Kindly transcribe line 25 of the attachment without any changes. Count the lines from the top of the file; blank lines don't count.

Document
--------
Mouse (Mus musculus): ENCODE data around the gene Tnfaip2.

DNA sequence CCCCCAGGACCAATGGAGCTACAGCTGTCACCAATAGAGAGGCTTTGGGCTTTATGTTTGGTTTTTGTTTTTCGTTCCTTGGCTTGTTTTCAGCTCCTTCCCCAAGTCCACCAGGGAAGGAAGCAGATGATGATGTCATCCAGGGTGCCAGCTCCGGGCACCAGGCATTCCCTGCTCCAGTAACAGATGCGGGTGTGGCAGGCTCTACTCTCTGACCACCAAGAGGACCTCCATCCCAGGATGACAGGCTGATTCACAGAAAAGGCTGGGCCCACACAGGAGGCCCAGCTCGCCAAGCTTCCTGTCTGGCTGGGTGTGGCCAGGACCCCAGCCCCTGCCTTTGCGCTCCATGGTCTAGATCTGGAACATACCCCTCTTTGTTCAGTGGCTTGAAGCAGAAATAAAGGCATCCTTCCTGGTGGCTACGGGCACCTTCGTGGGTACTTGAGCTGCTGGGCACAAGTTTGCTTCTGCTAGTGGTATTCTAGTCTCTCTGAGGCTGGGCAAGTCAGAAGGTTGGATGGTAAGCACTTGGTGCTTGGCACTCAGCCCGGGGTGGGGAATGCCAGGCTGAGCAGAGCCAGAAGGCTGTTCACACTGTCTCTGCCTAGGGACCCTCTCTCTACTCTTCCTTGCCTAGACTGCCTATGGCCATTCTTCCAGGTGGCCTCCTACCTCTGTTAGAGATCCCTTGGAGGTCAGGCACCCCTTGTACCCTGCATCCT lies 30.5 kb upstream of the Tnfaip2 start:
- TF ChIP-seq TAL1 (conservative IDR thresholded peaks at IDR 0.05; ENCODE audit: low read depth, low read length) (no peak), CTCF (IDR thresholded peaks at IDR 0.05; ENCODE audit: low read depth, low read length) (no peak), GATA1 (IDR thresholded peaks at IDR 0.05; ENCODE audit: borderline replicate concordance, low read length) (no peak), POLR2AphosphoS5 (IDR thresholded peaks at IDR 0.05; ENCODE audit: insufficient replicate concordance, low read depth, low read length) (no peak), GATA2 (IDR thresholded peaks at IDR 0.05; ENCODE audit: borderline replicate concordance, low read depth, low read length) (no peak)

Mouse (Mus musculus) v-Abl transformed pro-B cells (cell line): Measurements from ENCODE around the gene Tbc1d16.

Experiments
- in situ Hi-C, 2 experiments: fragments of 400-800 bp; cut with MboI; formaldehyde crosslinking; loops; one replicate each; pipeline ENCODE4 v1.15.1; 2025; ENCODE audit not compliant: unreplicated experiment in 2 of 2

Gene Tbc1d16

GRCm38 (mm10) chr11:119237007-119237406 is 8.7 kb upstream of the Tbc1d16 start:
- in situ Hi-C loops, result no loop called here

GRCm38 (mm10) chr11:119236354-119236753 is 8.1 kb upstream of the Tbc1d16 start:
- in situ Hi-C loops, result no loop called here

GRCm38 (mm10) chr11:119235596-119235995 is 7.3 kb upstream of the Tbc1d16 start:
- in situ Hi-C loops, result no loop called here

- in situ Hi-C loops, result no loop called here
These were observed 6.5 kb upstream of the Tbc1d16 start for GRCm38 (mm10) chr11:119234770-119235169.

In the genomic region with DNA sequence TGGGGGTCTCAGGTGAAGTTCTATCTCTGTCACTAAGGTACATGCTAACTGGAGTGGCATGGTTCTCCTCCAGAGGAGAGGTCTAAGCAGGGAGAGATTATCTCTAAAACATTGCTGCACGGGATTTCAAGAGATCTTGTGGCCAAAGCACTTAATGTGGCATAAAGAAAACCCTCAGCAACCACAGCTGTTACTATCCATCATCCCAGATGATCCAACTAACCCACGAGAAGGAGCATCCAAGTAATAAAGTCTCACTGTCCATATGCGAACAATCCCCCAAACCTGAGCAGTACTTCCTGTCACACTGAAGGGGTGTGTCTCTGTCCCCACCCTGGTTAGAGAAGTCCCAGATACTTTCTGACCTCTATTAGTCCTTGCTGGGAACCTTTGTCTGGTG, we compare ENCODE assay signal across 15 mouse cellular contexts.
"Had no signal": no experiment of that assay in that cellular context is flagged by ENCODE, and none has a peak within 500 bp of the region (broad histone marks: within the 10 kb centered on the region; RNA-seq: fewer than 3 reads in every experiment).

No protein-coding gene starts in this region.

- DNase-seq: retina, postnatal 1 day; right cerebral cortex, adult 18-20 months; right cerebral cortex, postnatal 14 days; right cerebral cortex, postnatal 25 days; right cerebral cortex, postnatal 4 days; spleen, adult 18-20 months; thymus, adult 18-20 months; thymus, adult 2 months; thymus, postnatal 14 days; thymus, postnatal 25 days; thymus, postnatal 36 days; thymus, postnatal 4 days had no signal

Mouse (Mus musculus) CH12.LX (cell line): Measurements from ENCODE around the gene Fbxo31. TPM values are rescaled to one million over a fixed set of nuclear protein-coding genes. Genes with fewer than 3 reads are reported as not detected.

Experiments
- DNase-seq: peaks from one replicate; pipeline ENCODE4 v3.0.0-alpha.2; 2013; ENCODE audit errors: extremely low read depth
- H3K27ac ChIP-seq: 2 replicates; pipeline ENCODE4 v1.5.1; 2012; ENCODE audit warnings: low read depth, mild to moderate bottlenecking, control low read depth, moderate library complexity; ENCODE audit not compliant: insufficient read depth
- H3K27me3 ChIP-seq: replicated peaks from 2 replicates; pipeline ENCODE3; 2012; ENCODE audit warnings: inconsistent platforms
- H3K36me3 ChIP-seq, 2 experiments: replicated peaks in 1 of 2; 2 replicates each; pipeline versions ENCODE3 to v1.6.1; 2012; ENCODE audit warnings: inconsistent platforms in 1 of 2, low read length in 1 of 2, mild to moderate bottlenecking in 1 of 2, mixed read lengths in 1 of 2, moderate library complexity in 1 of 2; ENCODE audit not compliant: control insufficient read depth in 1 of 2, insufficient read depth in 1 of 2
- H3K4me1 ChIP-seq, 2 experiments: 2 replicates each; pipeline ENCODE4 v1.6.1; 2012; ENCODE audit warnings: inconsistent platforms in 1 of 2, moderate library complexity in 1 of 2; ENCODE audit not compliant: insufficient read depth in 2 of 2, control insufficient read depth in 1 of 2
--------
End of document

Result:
- H3K36me3 ChIP-seq, 2 experiments: replicated peaks in 1 of 2; 2 replicates each; pipeline versions ENCODE3 to v1.6.1; 2012; ENCODE audit warnings: inconsistent platforms in 1 of 2, low read length in 1 of 2, mild to moderate bottlenecking in 1 of 2, mixed read lengths in 1 of 2, moderate library complexity in 1 of 2; ENCODE audit not compliant: control insufficient read depth in 1 of 2, insufficient read depth in 1 of 2